Linearity isn't Oasis' major drawback, though. The tiny overworld is a letdown, to be sure, but that doesn't compare to one menace that crops up in some dungeons: platforming. One scene in particular nearly drove me to rage quit my replay. I had to negotiate a series of moving platforms whilst avoiding projectiles fired by vanishing mages. Whenever I suffered a blow, I fell into off the platform and lost some of my hit points. I then reappeared right back at the beginning of the sequence. Bear in mind that I had a hell of a time sizing up my jumps because of the game's overhead perspective, which is not conducive to solid platforming. On top of that, I had to worry about dispatching the mages, but that feat proved to be a lengthy one to accomplish because A) the platforms moved very slowly, B) the wizards disappeared the instant I sliced them, and C) my attacks only dealt so much damage. After a long bout of swearing and trying not to die, I eventually defeated the magicians and advanced. Thankfully, platforming segments are few and far between, but all it takes is a couple of rotten segments to spoil the mood.

Beyond Oasis (Genesis) image

"But this game is a beat 'em up!" you scream at your screen, as if that somehow erases every instance of bad platforming. Well, the good news is that Oasis delivers terrific action in its early phases, as it pits you against loads of evil knights and various other humanoids to slap around. Our hero is quite skilled in combat, and executes slick moves like flying kicks, a Chun Li-style repeated kick, spinning slashes and a sweet back flip into a powerful slice.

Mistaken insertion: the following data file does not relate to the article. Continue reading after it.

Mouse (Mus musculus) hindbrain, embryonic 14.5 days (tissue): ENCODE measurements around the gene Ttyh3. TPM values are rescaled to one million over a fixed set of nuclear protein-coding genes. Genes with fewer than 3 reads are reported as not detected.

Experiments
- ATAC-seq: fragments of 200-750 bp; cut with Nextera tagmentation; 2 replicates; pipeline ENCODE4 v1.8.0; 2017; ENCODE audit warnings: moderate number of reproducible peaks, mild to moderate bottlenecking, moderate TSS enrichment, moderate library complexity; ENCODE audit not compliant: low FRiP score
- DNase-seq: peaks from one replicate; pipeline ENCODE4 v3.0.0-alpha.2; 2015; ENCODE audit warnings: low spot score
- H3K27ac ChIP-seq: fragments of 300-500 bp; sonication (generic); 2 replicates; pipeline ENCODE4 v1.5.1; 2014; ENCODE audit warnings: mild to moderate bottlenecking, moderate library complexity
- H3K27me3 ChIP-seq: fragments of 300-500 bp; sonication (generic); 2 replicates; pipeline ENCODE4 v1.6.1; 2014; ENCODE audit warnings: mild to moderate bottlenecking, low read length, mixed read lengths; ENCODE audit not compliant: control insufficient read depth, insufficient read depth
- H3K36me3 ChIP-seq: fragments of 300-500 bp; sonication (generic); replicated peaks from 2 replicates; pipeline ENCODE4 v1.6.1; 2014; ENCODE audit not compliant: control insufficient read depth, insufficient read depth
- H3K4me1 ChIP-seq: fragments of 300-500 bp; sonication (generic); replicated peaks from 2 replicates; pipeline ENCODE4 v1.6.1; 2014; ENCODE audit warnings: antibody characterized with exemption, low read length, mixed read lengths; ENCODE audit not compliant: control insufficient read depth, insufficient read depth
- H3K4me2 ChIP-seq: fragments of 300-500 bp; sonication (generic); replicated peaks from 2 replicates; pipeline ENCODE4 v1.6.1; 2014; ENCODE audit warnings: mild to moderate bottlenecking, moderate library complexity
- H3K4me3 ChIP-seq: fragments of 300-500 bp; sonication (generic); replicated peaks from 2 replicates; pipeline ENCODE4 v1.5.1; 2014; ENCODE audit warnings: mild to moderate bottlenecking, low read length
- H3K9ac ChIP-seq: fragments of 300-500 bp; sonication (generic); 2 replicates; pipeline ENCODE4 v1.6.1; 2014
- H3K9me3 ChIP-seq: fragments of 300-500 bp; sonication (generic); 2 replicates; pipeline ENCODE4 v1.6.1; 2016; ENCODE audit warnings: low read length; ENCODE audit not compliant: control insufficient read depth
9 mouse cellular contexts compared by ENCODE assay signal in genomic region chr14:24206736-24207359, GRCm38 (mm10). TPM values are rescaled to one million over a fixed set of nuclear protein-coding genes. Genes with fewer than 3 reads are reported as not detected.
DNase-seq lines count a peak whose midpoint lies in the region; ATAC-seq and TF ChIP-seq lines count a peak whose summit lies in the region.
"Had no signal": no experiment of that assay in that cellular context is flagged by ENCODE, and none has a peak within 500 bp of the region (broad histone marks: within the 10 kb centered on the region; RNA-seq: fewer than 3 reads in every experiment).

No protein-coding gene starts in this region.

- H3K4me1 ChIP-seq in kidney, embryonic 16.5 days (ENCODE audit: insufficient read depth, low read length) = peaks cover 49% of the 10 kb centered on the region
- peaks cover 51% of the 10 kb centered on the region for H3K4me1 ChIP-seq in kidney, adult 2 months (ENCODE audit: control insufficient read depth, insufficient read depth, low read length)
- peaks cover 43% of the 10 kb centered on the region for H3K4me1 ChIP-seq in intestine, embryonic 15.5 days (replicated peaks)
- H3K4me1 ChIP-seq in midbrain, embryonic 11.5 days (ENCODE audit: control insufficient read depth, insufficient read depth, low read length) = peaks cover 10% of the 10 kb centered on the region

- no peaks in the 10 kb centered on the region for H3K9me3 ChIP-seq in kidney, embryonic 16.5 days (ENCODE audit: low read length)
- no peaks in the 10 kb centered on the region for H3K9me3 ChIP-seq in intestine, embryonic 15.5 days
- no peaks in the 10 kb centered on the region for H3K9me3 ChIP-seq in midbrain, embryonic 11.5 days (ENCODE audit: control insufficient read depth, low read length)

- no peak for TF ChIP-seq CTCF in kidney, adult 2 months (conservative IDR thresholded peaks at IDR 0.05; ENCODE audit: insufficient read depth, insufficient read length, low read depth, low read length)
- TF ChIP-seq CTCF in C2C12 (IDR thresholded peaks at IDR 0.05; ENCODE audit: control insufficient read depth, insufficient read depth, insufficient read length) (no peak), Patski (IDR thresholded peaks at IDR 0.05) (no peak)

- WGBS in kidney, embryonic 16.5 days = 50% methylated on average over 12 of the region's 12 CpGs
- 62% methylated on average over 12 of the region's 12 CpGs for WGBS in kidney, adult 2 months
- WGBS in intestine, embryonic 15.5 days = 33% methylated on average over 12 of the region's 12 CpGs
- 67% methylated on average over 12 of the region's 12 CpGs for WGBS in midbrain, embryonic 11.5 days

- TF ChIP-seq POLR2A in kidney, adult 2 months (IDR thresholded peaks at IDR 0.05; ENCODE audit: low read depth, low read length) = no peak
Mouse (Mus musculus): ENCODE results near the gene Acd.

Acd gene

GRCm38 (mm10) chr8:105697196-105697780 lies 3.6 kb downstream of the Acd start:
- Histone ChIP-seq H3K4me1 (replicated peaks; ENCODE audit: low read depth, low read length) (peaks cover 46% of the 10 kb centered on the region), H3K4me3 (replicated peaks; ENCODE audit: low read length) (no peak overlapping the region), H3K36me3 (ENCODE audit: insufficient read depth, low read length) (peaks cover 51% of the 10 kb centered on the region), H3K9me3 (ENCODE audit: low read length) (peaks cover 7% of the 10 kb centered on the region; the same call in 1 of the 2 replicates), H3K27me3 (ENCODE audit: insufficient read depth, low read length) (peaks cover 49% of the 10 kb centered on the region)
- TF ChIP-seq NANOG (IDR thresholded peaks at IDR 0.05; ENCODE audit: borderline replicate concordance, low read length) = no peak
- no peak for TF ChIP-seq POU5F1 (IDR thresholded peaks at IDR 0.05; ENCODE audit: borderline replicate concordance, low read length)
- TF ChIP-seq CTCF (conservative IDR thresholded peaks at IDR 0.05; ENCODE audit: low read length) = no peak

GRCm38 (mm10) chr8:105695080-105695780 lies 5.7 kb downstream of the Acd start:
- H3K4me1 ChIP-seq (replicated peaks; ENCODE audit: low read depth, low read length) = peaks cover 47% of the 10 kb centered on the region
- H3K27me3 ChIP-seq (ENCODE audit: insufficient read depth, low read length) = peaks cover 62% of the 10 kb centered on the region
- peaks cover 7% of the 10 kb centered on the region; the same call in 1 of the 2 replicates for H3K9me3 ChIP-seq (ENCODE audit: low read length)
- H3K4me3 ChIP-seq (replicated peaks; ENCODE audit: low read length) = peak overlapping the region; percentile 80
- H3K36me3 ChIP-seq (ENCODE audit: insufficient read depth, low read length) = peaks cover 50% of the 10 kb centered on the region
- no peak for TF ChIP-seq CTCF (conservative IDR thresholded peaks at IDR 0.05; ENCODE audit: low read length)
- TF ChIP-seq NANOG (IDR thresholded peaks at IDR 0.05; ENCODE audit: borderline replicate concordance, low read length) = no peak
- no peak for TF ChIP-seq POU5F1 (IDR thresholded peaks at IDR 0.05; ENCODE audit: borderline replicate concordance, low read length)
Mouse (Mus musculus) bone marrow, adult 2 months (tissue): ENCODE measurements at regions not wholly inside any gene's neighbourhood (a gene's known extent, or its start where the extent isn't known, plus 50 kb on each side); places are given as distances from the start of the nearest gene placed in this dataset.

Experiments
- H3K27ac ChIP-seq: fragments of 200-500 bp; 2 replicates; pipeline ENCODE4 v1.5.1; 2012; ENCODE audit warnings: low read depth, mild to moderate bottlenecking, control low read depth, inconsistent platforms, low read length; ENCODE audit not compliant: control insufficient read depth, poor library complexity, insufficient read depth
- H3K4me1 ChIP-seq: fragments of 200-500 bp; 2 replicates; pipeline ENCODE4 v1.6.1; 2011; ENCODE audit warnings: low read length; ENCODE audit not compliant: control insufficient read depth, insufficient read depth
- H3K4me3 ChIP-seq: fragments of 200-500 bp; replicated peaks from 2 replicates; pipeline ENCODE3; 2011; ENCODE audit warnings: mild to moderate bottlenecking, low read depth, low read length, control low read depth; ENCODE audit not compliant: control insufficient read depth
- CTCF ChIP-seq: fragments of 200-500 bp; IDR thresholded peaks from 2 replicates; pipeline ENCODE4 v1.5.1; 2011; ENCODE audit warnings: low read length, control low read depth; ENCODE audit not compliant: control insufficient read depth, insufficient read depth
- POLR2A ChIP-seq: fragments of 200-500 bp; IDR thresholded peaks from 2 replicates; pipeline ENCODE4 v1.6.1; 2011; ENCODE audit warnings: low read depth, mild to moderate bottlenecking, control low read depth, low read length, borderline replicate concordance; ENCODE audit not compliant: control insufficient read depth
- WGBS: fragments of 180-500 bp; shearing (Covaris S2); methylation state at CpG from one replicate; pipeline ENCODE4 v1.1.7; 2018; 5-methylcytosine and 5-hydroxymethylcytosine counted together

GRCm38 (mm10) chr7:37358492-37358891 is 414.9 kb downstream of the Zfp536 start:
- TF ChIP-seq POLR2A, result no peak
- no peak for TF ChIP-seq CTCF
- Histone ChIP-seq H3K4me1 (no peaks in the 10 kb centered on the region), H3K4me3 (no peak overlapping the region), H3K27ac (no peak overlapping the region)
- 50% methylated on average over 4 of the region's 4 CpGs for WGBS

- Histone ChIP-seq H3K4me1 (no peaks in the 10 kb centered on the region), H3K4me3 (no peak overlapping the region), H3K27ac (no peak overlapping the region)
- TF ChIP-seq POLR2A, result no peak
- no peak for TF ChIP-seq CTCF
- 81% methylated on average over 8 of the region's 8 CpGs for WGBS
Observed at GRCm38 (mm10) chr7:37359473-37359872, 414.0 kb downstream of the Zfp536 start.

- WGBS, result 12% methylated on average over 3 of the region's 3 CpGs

However, you only get to test out your smooth moves on a limited bestiary. For the most part, you battle a lot of the same foes repeatedly. Oasis pulls that old brawler nonsense of recoloring cronies and repackaging them as new threats. Plenty of other beat 'em ups utilize this strategy, but superior examples also feature a fairly diverse range of unique enemy types. Streets of Rage 2 comes to mind, as it not only offers a good array of unique foes, but also offers foes that are just plain crazy. Oasis, on the other hand, sticks to mostly stock enemies and creatures you find in almost any high fantasy title. Granted, Oasis' dearth of enemy types isn't a huge flaw, but an improved rogues gallery would've bumped the awesome factor up a few notches.

At least Oasis has Velociraptors. That's a huge plus!

Beyond Oasis (Genesis) image

Bosses help make up for the slightly disappointing enemy lineup. These encounters show off not only the game's mechanical versatility, but its visual power. Nearly every creature you fight is a massive, impressively designed, well detailed monstrosity. One standout moment places you against an angry red dragon, complete with blue tufts of hair and tense, scaly musculature standing out in ribbons on his body. Prior to that, you race down a tunnel while fending off the head of a giant turtle. Occasionally, the beast opens its mouth and lets a secondary head pop out for a quick chomp, similar to the xenomorph in "Alien." Moments like these provide a much needed boost to this aging adventure.

Bottom line: Beyond Oasis remains a decent video game, but it's aged to the point that its flaws are more apparent. It's worth a revisit for old fogies like myself, who've built up a tolerance to nonsense like broken platforming and weak enemy lineups. Although you'll find some great boss encounters, action-packed battles and terrific brain teasers, you'll also run afoul of unwarranted frustration and an underwhelming world. I hate to say it, but Beyond Oasis isn't the fantasy epic I remember.

3/5

JoeTheDestroyer's avatar
Staff review by Joseph Shaffer (September 04, 2018)

Rumor has it that Joe is not actually a man, but a machine that likes video games, horror movies, and long walks on the beach. His/Its first contribution to HonestGamers was a review of Breath of Fire III.